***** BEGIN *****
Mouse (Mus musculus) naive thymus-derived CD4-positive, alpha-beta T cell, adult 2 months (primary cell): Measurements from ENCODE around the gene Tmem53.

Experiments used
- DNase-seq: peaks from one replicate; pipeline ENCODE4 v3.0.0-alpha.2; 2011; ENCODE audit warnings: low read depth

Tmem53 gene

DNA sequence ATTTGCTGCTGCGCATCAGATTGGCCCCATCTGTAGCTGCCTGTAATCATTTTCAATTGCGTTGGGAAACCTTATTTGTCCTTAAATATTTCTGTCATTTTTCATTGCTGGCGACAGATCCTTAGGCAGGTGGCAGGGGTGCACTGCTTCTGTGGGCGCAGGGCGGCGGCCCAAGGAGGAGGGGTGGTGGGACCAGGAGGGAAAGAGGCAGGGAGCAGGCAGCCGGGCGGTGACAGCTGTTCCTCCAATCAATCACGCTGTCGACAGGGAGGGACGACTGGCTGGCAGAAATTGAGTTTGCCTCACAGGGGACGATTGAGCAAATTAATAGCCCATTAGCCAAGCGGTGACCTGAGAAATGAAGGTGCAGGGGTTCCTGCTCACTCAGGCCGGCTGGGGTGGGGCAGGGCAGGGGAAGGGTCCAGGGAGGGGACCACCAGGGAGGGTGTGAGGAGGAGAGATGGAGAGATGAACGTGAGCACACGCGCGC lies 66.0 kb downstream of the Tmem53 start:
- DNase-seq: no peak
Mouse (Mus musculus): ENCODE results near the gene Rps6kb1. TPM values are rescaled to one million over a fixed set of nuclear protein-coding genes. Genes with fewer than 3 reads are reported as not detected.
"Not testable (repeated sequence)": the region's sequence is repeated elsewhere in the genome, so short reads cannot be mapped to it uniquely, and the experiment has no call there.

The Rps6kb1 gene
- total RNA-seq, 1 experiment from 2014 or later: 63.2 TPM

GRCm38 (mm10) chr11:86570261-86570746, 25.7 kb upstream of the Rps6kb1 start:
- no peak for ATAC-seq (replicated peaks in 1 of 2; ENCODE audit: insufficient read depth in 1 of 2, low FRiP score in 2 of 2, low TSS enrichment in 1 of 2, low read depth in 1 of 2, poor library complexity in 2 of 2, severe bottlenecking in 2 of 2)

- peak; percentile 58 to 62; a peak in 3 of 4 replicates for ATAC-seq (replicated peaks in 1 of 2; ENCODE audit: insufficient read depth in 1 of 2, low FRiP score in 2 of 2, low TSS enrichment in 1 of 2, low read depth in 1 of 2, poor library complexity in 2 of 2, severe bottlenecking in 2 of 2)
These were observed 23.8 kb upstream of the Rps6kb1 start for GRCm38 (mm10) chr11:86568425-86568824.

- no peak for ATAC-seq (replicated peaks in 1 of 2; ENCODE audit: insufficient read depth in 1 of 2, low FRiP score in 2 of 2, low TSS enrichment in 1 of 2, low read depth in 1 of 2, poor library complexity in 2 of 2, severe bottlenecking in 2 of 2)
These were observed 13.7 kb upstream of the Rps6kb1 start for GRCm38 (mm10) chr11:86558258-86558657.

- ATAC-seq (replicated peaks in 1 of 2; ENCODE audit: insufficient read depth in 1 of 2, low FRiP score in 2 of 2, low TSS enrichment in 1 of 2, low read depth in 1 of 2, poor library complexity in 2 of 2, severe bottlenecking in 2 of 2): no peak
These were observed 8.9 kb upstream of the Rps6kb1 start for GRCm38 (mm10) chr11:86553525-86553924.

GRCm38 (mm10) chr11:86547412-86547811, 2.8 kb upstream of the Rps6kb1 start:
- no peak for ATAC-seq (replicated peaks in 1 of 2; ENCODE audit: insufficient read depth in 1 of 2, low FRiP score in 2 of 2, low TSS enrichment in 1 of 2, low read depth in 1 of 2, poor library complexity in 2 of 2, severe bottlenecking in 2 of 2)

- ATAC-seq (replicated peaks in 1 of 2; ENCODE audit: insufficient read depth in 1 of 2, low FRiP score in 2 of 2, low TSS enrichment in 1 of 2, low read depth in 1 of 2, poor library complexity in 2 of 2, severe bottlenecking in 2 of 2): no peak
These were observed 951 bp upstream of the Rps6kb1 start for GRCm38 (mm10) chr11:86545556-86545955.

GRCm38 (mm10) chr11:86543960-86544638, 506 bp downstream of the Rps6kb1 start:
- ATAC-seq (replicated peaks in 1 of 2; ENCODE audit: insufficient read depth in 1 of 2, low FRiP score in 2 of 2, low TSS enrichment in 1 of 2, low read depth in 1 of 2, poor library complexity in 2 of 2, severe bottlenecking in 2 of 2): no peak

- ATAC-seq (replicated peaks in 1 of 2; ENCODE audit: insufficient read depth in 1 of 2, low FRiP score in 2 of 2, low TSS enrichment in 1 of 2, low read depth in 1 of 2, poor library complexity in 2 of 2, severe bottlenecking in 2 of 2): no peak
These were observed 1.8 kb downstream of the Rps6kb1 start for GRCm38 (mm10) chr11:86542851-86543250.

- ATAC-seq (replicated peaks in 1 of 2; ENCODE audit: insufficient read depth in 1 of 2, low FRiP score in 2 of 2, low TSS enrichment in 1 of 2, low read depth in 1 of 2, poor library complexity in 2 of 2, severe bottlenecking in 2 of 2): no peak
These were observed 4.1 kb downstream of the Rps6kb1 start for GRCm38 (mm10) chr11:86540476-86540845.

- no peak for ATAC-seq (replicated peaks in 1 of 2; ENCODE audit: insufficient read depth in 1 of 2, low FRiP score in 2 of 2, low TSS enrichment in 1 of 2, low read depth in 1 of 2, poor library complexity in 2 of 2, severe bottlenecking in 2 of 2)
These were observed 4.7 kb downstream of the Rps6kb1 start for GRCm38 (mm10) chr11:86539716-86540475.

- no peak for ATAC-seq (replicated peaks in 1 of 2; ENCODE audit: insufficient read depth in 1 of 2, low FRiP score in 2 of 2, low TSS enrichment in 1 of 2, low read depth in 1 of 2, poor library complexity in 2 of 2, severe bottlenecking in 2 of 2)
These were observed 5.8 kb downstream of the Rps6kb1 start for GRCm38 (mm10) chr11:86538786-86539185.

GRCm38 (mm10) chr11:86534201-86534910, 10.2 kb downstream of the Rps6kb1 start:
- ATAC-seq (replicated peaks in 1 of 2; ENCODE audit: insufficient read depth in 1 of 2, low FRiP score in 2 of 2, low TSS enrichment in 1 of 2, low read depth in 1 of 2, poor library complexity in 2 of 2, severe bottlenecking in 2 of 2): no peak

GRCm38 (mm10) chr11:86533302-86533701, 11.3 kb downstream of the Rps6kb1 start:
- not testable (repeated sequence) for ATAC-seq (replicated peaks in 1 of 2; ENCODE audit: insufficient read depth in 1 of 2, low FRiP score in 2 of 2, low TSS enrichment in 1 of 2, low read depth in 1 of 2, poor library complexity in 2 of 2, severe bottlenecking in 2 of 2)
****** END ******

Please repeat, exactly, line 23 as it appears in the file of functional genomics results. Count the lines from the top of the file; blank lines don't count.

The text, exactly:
GRCm38 (mm10) chr11:86543960-86544638, 506 bp downstream of the Rps6kb1 start: